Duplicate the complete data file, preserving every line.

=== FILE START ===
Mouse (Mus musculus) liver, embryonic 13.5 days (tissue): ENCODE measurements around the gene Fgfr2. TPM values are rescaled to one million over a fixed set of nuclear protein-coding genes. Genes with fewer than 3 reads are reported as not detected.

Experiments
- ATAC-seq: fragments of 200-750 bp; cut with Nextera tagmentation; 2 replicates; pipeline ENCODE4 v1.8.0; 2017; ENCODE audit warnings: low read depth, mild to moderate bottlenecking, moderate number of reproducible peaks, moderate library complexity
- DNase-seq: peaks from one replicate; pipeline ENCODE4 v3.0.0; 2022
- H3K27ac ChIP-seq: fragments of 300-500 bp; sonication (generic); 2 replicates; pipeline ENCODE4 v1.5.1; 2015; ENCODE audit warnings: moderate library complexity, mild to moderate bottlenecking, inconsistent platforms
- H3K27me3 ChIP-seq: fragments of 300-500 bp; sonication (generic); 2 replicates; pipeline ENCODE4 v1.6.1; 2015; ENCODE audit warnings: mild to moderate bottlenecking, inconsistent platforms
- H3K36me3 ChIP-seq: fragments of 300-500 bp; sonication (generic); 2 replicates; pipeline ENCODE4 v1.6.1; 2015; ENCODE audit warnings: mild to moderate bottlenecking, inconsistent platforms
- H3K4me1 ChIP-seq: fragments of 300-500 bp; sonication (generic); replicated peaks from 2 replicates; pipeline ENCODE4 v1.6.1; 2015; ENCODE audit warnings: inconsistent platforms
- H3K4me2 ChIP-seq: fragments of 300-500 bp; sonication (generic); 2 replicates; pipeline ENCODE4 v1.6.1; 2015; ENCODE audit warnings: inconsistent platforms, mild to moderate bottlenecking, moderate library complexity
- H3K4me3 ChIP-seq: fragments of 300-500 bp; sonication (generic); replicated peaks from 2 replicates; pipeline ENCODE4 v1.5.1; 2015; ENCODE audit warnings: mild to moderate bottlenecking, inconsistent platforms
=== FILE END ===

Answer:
Mouse (Mus musculus) liver, embryonic 13.5 days (tissue): ENCODE measurements around the gene Fgfr2. TPM values are rescaled to one million over a fixed set of nuclear protein-coding genes. Genes with fewer than 3 reads are reported as not detected.

Experiments
- ATAC-seq: fragments of 200-750 bp; cut with Nextera tagmentation; 2 replicates; pipeline ENCODE4 v1.8.0; 2017; ENCODE audit warnings: low read depth, mild to moderate bottlenecking, moderate number of reproducible peaks, moderate library complexity
- DNase-seq: peaks from one replicate; pipeline ENCODE4 v3.0.0; 2022
- H3K27ac ChIP-seq: fragments of 300-500 bp; sonication (generic); 2 replicates; pipeline ENCODE4 v1.5.1; 2015; ENCODE audit warnings: moderate library complexity, mild to moderate bottlenecking, inconsistent platforms
- H3K27me3 ChIP-seq: fragments of 300-500 bp; sonication (generic); 2 replicates; pipeline ENCODE4 v1.6.1; 2015; ENCODE audit warnings: mild to moderate bottlenecking, inconsistent platforms
- H3K36me3 ChIP-seq: fragments of 300-500 bp; sonication (generic); 2 replicates; pipeline ENCODE4 v1.6.1; 2015; ENCODE audit warnings: mild to moderate bottlenecking, inconsistent platforms
- H3K4me1 ChIP-seq: fragments of 300-500 bp; sonication (generic); replicated peaks from 2 replicates; pipeline ENCODE4 v1.6.1; 2015; ENCODE audit warnings: inconsistent platforms
- H3K4me2 ChIP-seq: fragments of 300-500 bp; sonication (generic); 2 replicates; pipeline ENCODE4 v1.6.1; 2015; ENCODE audit warnings: inconsistent platforms, mild to moderate bottlenecking, moderate library complexity
- H3K4me3 ChIP-seq: fragments of 300-500 bp; sonication (generic); replicated peaks from 2 replicates; pipeline ENCODE4 v1.5.1; 2015; ENCODE audit warnings: mild to moderate bottlenecking, inconsistent platforms